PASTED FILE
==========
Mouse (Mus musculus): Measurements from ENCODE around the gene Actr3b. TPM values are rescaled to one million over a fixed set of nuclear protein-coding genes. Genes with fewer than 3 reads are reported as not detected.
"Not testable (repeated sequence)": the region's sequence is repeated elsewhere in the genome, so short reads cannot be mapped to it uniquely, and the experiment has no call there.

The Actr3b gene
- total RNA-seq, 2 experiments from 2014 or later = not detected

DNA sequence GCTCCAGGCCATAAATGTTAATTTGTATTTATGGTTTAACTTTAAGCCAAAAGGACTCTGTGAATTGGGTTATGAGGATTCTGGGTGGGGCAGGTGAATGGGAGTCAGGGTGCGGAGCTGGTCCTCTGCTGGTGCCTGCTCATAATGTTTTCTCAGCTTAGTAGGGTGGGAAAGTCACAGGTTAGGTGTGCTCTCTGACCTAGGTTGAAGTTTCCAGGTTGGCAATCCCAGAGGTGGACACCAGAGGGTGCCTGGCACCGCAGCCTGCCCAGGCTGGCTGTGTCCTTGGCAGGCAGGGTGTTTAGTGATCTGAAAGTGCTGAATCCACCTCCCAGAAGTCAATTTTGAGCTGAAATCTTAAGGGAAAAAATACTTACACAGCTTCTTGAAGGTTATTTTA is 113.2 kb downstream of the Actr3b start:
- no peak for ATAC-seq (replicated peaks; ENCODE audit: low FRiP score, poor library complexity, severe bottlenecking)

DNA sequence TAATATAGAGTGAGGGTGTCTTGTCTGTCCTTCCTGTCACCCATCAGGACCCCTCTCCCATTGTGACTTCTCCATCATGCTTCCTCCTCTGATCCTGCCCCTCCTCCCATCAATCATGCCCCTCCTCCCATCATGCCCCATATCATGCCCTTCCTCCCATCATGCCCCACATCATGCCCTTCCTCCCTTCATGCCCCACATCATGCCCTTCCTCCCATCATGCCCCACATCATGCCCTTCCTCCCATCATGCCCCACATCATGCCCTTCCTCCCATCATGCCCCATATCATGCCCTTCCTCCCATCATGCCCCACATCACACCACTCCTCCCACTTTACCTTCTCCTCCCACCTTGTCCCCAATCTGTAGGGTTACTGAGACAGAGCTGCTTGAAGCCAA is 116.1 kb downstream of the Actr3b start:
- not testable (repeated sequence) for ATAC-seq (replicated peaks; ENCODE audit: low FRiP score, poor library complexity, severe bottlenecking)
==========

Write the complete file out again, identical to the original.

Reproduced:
Mouse (Mus musculus): Measurements from ENCODE around the gene Actr3b. TPM values are rescaled to one million over a fixed set of nuclear protein-coding genes. Genes with fewer than 3 reads are reported as not detected.
"Not testable (repeated sequence)": the region's sequence is repeated elsewhere in the genome, so short reads cannot be mapped to it uniquely, and the experiment has no call there.

The Actr3b gene
- total RNA-seq, 2 experiments from 2014 or later = not detected

DNA sequence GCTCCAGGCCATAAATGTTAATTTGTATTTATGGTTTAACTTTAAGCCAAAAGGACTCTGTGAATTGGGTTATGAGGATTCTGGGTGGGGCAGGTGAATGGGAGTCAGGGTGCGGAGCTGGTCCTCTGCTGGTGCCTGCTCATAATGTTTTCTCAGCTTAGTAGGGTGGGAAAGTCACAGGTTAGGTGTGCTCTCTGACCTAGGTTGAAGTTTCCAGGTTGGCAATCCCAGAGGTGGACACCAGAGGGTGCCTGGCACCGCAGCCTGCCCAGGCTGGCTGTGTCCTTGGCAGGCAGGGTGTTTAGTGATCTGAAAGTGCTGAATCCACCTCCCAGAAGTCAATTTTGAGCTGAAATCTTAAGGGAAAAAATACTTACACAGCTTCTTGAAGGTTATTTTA is 113.2 kb downstream of the Actr3b start:
- no peak for ATAC-seq (replicated peaks; ENCODE audit: low FRiP score, poor library complexity, severe bottlenecking)

DNA sequence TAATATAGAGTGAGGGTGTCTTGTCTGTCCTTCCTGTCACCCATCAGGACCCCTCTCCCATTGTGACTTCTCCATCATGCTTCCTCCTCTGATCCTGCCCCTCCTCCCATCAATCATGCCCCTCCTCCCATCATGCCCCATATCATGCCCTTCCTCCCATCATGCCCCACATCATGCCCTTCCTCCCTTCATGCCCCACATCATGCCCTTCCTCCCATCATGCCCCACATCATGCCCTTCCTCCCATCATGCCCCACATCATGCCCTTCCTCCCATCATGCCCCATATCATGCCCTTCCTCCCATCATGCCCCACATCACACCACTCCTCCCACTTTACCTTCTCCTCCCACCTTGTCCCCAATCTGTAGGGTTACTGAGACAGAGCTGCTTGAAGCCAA is 116.1 kb downstream of the Actr3b start:
- not testable (repeated sequence) for ATAC-seq (replicated peaks; ENCODE audit: low FRiP score, poor library complexity, severe bottlenecking)